Contrast In Design: Placing opposites next to each other.
Contrast can be used in several ways. Contrast of texture. Contrast of pattern. Contrast of color. Today, we’re going to take a look at how contrast of color – and more specifically, the value and hue of color – affects interiors. When talking about color, value is a term used to describe the lightness and darkness of color. Hue is a term used to describe the spectrum of the color, and has a direct correlation with how we name colors. The hue may be blue, purple, yellow, etc.
First, let’s take a look at some monochromatic spaces. Monochromatic spaces use contrast very sparingly. Essentially, using a lack of contrast to create a very soothing feel. One item seems to just melt into the next – creating a soft look, that is comfortable and very easy to look at.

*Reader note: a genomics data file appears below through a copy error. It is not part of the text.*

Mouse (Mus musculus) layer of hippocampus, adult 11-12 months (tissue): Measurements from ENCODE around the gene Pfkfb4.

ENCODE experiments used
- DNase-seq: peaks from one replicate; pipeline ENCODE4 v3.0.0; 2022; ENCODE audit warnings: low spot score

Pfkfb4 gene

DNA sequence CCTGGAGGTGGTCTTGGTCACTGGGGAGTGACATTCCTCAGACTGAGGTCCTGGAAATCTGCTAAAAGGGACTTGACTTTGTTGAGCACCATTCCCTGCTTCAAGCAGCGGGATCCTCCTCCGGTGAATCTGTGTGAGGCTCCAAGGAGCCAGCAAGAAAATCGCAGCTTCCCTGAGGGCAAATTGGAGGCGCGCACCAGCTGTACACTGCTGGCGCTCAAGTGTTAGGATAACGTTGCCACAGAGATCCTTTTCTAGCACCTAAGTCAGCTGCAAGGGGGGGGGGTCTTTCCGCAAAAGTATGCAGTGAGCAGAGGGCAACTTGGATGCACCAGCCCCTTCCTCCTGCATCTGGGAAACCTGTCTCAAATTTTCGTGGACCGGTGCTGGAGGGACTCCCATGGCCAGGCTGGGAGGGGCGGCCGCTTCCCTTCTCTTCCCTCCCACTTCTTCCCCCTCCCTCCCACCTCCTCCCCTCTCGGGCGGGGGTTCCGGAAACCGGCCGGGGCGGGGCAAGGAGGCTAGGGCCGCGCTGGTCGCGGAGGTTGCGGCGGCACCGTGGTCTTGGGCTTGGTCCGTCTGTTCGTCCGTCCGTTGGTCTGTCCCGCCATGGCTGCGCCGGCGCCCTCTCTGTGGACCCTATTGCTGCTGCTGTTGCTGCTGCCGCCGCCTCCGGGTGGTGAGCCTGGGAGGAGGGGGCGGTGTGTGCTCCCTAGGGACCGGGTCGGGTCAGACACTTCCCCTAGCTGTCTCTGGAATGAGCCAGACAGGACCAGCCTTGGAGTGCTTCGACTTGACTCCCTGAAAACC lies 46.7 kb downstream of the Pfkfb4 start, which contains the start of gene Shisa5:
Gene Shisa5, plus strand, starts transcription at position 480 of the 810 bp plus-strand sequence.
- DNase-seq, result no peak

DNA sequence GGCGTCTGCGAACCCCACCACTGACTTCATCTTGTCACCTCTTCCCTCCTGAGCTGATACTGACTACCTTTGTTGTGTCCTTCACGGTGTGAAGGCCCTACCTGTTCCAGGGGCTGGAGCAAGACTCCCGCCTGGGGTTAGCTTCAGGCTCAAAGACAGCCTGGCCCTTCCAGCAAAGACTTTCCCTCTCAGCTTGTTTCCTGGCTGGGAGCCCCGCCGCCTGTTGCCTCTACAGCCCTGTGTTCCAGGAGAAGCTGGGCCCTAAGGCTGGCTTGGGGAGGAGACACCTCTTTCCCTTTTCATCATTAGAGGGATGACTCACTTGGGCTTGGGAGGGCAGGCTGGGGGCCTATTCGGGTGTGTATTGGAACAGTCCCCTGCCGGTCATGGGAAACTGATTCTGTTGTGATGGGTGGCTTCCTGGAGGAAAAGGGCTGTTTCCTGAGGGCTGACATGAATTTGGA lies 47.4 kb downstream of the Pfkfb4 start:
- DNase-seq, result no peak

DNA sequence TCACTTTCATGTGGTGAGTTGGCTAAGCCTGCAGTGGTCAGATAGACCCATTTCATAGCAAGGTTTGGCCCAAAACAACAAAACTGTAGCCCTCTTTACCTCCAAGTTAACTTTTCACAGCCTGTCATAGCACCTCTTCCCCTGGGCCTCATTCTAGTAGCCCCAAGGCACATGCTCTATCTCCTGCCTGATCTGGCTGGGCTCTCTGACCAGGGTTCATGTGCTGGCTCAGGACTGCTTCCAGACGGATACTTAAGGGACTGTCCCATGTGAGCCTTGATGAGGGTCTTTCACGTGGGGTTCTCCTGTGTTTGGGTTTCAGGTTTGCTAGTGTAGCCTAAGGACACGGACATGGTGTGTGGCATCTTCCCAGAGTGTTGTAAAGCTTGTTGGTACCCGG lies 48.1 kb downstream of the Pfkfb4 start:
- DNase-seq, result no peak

High contrast spaces create excitement, activity, and interest. You’ll see contrast not only in value (lightness & darkness), but also in hue in these spaces.
Consistent Hue, Contrasting Value
These spaces use a consistent hue, but different values (or shades) of that same color. Because of the consistent hue, these rooms have some of the soothing qualities of monochromatic rooms – with toned downs pops of interest from using the different values or shades.
Multi-Hue Balanced Contrast
Most of us are probably more comfortable and familiar with decorating our homes in a “Multi-Hue Balanced Contrast” look. Utilizing at least 2 to 3 different hues (or colors), in several different values.